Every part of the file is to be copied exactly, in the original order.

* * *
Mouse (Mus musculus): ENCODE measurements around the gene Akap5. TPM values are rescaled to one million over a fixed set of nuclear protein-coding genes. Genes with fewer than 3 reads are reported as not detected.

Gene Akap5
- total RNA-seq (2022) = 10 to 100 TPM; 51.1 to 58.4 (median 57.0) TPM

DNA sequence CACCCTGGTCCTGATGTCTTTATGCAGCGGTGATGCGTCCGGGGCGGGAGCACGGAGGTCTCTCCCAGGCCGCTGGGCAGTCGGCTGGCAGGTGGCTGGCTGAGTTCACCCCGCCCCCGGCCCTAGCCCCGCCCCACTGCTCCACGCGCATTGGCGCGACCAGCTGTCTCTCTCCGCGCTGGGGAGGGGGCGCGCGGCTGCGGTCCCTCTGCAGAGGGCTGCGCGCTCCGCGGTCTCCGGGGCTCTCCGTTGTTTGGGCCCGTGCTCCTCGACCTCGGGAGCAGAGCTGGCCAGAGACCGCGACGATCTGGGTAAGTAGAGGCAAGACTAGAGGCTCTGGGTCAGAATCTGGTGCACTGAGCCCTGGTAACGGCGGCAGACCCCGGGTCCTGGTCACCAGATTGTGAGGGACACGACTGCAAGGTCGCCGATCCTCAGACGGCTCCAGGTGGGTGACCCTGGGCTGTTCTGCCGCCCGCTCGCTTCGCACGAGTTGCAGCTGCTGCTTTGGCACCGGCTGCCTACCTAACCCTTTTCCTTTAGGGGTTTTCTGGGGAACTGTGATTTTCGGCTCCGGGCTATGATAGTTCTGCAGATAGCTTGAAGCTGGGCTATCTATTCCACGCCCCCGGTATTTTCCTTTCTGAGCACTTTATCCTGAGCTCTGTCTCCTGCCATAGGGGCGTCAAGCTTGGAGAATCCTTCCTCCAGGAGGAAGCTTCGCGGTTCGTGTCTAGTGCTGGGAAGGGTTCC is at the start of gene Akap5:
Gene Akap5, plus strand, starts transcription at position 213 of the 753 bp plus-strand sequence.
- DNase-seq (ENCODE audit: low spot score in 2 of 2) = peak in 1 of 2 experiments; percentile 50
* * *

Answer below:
Mouse (Mus musculus): ENCODE measurements around the gene Akap5. TPM values are rescaled to one million over a fixed set of nuclear protein-coding genes. Genes with fewer than 3 reads are reported as not detected.

Gene Akap5
- total RNA-seq (2022) = 10 to 100 TPM; 51.1 to 58.4 (median 57.0) TPM

DNA sequence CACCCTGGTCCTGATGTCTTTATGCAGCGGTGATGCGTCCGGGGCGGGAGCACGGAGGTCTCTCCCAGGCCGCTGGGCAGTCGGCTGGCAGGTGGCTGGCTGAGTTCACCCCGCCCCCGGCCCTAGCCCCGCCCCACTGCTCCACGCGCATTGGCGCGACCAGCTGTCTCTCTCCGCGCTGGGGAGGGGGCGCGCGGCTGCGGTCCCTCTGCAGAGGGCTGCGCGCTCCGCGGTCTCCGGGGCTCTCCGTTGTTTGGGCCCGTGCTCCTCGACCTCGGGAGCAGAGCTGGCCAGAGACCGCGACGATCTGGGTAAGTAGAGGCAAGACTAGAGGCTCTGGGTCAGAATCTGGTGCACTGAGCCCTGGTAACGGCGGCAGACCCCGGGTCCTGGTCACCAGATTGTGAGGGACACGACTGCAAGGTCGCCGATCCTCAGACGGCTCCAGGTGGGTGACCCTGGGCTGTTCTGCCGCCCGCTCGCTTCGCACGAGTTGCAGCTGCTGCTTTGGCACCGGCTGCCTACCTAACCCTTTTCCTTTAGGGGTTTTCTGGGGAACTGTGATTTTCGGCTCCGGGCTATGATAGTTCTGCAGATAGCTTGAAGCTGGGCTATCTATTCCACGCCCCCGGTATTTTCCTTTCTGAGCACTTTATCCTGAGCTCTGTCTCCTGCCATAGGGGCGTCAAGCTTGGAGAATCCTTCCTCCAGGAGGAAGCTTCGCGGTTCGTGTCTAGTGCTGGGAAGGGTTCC is at the start of gene Akap5:
Gene Akap5, plus strand, starts transcription at position 213 of the 753 bp plus-strand sequence.
- DNase-seq (ENCODE audit: low spot score in 2 of 2) = peak in 1 of 2 experiments; percentile 50